Blogging (whether personal or for educational purposes) is a popular form of communication with others online. Those who chose to blog should also consider some best practices to get people interested in reading their posts and interested in returning to read other posts. Some best practices for educational blogging include establishing norms/guidelines and safety issues.
When a teacher decides to use a blog with their students some norms/guidelines need to be established with students so they follow the rules and become successful with the process. Teachers should model how to post a blog and how to comment on a blog. An acknowledgement of proper language usage and how to respond respectively to others needs to be modeled. One way to get students involved is to create a blogging contract with them. Once the rules have been established a “contract” can be signed by the students acknowledging they understand, will follow these rules and participate in Internet safety. Parents should also be notified of the intended use of blogs in the classroom and be allowed to access the blogs to see the learning that is taking place.
Part of using blogging platforms in schools is adhering to the school/district’s Acceptable Use Policy (AUP). Many families and students sign these policies at the beginning of the year but a review of what these policies are in relation to the blogging world can be useful and helpful for students. This review can help protect the teacher and their students with what can and cannot be done with the Internet and social media platforms.
With the access to Internet by the students, safety issues arise. Digital Citizenship is guidelines that educators and students should follow while accessing the Internet. There are nine guidelines that include communication, etiquette, rights, and responsibilities. These guidelines should be reviewed with students prior to accessing the blogging website. Part of Digital Citizenship is not sharing personal information with others online. Teachers should set up accounts for students with just their initials or some form of identification that only they know.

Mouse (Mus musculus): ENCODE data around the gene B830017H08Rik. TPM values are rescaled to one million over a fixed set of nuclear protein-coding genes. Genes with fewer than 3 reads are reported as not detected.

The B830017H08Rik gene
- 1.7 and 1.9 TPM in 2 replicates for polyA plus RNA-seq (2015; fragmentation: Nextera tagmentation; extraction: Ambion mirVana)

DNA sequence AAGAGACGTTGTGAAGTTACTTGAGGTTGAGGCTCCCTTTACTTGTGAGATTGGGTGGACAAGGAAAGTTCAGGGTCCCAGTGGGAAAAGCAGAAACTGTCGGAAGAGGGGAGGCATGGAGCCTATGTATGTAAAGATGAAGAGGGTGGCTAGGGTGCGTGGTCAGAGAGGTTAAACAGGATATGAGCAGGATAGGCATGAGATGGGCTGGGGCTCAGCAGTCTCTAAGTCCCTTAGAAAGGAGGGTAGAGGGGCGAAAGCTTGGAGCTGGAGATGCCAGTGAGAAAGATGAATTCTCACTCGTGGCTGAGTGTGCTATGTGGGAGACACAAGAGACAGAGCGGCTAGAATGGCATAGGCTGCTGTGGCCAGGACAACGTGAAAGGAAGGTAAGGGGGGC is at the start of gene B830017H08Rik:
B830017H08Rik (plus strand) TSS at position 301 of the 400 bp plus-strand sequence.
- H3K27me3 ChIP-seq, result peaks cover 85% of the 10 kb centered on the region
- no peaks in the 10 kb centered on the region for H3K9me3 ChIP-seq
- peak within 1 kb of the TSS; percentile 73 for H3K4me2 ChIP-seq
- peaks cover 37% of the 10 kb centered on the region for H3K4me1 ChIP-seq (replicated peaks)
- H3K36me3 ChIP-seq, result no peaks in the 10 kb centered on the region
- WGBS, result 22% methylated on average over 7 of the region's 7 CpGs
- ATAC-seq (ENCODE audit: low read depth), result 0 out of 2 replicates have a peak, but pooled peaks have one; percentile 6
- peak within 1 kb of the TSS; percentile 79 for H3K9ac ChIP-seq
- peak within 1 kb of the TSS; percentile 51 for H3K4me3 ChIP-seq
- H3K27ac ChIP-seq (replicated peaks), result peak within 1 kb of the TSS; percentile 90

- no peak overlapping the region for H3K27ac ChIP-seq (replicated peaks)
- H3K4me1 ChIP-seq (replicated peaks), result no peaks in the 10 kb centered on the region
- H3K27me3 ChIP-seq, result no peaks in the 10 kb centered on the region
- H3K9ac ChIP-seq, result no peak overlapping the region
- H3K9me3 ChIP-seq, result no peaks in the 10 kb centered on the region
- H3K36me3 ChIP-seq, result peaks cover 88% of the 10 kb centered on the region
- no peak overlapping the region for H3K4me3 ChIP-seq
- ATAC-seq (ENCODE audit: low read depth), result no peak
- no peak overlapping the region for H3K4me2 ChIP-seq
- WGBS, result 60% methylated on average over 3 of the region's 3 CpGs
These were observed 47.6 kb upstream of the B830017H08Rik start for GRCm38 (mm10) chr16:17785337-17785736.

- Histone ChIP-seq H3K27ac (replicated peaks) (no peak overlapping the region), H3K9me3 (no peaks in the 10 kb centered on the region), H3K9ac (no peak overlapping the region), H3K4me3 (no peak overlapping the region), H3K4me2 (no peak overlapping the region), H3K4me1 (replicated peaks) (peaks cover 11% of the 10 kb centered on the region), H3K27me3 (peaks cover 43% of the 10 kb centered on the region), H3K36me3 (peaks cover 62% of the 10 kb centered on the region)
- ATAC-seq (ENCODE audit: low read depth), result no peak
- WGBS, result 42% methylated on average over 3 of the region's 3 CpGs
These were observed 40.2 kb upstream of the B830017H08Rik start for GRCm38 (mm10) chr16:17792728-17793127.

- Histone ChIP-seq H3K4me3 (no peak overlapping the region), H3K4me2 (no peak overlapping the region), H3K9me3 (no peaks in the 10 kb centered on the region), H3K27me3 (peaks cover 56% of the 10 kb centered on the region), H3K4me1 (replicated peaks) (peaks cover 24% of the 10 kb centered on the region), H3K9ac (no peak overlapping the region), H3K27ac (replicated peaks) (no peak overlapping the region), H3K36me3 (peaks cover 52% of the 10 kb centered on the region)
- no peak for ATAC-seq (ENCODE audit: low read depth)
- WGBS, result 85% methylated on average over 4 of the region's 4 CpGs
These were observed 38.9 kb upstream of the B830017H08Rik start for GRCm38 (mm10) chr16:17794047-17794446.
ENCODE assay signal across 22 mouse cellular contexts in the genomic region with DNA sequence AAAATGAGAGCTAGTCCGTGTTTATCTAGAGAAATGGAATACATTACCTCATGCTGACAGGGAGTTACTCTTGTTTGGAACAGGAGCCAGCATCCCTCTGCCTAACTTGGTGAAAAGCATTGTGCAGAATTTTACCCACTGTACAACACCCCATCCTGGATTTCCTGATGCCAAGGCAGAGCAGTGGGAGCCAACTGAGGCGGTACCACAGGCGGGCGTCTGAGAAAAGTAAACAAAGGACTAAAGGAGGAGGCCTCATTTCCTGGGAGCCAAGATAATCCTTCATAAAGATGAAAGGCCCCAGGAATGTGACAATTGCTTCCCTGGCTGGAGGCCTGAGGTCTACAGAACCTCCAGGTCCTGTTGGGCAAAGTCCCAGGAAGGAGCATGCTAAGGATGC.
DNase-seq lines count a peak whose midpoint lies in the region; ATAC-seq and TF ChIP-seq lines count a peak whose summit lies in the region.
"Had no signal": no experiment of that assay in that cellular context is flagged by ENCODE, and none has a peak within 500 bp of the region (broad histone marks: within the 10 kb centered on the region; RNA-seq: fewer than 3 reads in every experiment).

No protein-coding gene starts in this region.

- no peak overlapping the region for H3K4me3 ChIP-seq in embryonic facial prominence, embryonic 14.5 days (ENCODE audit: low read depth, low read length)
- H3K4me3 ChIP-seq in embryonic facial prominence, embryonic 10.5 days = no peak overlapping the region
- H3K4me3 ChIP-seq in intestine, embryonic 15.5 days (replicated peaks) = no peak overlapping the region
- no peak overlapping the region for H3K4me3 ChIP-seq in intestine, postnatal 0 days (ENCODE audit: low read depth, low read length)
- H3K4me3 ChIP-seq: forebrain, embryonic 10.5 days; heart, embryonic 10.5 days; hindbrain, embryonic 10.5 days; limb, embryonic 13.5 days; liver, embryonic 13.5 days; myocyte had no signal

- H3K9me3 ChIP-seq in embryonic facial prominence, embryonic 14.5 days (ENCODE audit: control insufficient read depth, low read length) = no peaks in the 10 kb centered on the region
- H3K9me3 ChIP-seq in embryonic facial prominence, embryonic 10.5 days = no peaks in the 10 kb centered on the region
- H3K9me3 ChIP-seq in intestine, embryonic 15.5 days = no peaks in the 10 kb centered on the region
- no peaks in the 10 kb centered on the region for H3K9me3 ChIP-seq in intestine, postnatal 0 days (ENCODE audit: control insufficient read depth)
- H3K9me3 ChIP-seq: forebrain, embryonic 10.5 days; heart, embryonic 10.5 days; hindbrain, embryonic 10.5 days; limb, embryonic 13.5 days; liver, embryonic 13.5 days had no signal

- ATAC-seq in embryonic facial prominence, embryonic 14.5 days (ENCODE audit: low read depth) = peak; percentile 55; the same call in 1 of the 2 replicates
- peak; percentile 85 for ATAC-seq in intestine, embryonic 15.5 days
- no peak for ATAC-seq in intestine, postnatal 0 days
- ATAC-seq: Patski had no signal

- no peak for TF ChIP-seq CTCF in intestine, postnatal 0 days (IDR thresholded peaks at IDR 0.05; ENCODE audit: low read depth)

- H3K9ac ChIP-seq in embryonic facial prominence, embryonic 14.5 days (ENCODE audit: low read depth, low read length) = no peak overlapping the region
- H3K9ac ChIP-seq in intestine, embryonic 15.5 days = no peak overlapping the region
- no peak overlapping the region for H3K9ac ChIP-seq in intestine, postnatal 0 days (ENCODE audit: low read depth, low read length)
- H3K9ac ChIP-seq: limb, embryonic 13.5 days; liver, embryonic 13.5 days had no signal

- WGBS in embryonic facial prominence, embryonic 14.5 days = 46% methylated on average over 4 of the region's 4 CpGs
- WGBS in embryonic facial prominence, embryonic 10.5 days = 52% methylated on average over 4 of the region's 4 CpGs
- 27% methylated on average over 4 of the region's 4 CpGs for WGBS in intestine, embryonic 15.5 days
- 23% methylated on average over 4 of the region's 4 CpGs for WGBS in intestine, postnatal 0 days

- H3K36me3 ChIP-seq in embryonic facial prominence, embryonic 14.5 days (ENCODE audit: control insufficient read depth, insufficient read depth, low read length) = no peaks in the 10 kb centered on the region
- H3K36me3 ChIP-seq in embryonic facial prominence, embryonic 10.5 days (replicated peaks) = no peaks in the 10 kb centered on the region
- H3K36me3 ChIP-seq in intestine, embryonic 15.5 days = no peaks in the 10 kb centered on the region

Teachers should also discuss the possibility of cyber bulling between classmates and others. If a blogging platform that is used allows others outside of the class to access it, teachers need to be aware of what is being posted and protect their students from inappropriate comments. Students need to be aware that once something is posted they cannot take it back. Teachers also need to monitor posts between classmates when they are responding to others. Going back to modeling appropriate responses can decrease the change of classmate’s cyber bulling each other. The students should also feel comfortable enough approaching or contacting the teacher if anything was happening.
Other safety features when it comes to blogging with students include: blocking personal information, using a password protected site, blocking or being aware of pop-up advertisements, using a site geared for students, and monitoring the site and postings on a regular basis.
American School of Bombay. (n.d.). Best Practices in Blogs. Retrieved from http://estig.asb-wiki.wikispaces.net/Best+Practices+in+Blogs
LABS. (n.d.). WordPress in the Classroom: Best Practices. Retrieved from http://labs.da.org/wordpress/wordpress-in-the-classroom-best-practices
Office of Instructional Assessment. (n.d.). Extended Learning. Retrieved from http://elearn.arizona.edu/blogs/bestpractices/bp-extendinglrn.html
Ribble, M. (2014). Nine themes of digital citizenship. Retrieved from http://www.digitalcitizenship.net/Nine_Elements.html